If you’re out to buy a Silicon Valley home this year, you may be tempted to look at real estate priced far above your ability to pay and hope that you can write a low offer that the seller will accept.
Don’t count on it.
Lowball offers are contracts written substantially below the list price (and often well below market price). How low is too low? It really depends on the micro-market of the home you’re interested in (the neighborhood, price range, school district, etc.). In most of Silicon Valley, houses, condos and townhouses sell within 5% of list price most of the time. The average list price to sales price ratio is usually closer to 1 – 3% of list price.
My usuall advice to buyers is this: if you don’t think that the home is worth within 5% of list price, then keep looking until you find a home that is. Most of the time, sellers aren’t prepared to come down more than a few percent.
Once in awhile, of course, a million dollar home will sell for nine hundred thousand. But it is very rare that a home will go for 10% or more off of list price. Most often, in fact, the seller will be angry about an offer that far off the mark and will simply write a high priced counter offer. For example, let’s say a home’s listed at 1 million dollars (to use round numbers) and a buyer writes an offer for eight hundred ninety thousand dollars. Most likely, the seller will volley back at something like nine hundred eighty thousand. The best listing agents will tell the seller, “rather than take an offer more than 10% below list, let’s reduce your home’s price 4-6% and see if we cannot sell it for more than that”. And usually, they can.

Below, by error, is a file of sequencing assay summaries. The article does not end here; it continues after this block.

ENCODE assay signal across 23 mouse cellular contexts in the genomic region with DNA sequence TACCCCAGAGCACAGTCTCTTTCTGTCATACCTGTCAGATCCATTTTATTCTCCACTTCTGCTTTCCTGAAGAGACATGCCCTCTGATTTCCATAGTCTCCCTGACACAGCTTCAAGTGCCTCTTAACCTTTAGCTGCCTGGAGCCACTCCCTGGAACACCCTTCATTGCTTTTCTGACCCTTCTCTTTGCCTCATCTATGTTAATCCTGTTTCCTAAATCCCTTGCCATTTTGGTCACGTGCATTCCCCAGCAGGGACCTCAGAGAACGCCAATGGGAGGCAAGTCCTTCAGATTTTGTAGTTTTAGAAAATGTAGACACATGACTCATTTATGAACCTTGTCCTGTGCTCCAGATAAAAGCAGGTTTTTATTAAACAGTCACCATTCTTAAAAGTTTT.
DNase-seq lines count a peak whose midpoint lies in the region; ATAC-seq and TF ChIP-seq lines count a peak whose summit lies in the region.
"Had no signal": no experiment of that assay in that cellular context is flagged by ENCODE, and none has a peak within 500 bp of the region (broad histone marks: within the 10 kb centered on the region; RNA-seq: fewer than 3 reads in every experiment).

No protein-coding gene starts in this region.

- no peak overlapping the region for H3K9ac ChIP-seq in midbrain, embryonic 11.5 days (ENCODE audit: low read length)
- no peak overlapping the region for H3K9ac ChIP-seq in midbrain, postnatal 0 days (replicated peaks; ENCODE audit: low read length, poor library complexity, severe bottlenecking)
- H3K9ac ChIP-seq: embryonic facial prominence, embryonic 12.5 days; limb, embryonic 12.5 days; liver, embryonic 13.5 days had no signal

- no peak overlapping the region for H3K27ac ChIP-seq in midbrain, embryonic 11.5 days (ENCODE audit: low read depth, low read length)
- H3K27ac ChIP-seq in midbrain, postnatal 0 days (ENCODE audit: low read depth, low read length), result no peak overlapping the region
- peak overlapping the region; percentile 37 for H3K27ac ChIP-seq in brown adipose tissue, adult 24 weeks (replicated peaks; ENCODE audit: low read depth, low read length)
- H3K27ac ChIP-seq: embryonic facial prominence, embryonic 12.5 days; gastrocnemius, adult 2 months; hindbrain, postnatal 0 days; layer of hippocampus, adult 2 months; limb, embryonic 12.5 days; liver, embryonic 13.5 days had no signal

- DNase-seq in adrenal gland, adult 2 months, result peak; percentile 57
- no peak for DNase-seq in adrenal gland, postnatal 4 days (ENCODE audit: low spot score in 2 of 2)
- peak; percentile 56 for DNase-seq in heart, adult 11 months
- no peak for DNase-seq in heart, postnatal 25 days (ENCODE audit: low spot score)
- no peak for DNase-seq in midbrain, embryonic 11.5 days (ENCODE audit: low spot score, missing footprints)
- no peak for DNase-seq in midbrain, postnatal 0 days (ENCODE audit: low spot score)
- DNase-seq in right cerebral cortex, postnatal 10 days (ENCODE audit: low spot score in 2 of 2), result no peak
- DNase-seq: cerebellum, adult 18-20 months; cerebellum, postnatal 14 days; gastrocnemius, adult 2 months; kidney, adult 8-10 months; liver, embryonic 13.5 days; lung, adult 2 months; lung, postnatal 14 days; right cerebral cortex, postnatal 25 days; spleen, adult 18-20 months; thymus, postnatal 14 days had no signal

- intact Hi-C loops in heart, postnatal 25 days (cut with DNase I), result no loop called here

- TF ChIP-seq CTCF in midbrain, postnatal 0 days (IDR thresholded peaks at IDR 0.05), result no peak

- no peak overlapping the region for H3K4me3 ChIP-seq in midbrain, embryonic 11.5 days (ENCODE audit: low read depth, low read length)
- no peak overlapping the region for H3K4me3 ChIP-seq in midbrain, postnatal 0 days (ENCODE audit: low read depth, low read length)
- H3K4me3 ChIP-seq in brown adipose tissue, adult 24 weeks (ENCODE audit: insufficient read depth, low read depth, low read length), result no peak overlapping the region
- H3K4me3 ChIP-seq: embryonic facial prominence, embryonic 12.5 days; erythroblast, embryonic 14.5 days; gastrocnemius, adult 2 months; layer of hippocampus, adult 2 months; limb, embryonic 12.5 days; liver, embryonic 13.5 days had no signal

Buyers: if your budget is appx $500,000 or less, please don’t waste everyone’s time by looking at homes priced at $600,000. Look at $500,000 or less – maybe a tad higher than five hundred, but not much. Look within 5% over your budget, tops.
Sellers: if you are getting lowball offers but no “close” offers, the buyers are telling you something about the market conditions. Consider reducing your price so that your sales price can be reasonably close to list price. Ask your agent for his or her unbiased opinion of your home’s probable sales price. (Some sellers browbeat their agents on price, feeling that if they can convince the agent the home is worth more, it will sell for more. Give your agent the permission to be honest with you – that will be your best help.)